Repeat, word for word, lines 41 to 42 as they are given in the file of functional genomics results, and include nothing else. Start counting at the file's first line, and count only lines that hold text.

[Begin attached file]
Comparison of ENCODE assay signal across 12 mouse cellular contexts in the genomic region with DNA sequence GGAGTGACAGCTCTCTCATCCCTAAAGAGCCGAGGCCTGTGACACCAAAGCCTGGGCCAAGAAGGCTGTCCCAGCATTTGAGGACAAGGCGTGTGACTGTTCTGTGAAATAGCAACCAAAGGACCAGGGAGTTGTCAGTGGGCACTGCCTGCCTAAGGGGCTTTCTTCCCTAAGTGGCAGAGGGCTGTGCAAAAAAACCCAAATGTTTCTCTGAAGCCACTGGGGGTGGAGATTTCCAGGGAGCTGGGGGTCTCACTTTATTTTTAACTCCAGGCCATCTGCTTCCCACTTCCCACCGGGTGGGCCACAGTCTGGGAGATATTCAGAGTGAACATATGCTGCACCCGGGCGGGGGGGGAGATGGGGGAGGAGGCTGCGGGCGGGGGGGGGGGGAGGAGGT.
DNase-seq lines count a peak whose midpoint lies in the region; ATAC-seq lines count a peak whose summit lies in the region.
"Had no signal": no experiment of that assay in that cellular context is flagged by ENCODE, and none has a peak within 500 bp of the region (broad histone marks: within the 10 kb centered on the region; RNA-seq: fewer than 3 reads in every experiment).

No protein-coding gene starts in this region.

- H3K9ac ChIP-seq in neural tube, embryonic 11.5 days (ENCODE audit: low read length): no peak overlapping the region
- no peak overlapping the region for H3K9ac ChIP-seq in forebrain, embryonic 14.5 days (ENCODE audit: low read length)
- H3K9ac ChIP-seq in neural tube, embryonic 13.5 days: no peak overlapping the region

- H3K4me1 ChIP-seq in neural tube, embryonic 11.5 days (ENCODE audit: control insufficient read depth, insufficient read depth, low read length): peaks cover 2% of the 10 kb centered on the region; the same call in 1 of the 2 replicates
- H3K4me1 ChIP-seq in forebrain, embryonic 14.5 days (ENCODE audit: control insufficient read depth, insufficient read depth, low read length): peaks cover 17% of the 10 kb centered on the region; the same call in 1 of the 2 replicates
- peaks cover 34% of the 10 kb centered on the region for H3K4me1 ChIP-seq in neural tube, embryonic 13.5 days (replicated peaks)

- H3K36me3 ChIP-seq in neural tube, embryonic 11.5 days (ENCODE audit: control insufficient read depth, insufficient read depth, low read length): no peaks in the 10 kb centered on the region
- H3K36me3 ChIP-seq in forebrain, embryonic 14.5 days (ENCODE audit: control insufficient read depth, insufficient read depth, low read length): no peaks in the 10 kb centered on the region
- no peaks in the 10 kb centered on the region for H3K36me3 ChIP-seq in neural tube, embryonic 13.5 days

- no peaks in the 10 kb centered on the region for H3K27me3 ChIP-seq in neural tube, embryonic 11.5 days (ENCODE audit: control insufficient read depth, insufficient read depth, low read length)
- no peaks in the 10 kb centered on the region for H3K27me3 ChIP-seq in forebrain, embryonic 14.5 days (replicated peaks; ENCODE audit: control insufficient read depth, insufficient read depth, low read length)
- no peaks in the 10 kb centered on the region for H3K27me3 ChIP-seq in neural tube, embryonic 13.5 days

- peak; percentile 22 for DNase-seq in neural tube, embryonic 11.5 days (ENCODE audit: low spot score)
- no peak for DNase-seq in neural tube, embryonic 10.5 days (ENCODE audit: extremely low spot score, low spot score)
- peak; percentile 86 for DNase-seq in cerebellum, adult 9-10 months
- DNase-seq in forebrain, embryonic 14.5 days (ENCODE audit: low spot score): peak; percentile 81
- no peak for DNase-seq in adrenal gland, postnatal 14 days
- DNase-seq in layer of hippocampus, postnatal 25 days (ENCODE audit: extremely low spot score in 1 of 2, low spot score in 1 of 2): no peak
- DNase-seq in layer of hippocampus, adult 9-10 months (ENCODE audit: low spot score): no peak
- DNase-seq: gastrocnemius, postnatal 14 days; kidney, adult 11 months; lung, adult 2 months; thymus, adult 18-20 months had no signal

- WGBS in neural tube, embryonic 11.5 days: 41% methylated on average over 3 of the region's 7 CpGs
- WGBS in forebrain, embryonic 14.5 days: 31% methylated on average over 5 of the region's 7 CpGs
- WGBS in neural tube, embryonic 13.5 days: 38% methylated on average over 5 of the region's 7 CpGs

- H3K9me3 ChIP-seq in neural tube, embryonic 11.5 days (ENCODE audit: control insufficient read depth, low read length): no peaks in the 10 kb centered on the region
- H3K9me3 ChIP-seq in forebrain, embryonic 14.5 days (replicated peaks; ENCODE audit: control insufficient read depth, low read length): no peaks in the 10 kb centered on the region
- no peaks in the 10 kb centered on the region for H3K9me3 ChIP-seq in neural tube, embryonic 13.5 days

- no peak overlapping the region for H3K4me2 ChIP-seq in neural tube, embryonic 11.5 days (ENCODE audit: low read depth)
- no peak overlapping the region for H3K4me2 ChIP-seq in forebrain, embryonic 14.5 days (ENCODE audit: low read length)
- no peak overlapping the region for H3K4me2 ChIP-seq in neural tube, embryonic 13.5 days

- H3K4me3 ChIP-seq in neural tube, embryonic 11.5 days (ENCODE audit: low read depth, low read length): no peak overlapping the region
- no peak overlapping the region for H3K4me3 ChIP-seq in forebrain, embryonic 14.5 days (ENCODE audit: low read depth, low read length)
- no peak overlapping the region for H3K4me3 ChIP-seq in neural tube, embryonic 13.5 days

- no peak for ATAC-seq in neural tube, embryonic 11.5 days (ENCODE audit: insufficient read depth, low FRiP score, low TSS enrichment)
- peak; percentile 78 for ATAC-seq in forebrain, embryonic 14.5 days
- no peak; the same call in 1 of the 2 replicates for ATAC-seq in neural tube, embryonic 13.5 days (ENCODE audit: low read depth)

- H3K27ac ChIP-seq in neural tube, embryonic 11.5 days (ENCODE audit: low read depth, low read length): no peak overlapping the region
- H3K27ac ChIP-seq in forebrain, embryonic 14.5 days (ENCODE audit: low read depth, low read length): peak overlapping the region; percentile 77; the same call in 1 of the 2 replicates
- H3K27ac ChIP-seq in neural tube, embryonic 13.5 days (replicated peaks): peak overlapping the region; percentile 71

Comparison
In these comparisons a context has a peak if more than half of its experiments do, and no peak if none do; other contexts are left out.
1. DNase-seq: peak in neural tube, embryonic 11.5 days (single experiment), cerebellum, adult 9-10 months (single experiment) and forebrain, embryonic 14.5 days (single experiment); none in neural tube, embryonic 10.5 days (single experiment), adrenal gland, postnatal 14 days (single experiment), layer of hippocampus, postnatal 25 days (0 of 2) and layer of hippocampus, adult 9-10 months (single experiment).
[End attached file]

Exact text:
- H3K27ac ChIP-seq in forebrain, embryonic 14.5 days (ENCODE audit: low read depth, low read length): peak overlapping the region; percentile 77; the same call in 1 of the 2 replicates
- H3K27ac ChIP-seq in neural tube, embryonic 13.5 days (replicated peaks): peak overlapping the region; percentile 71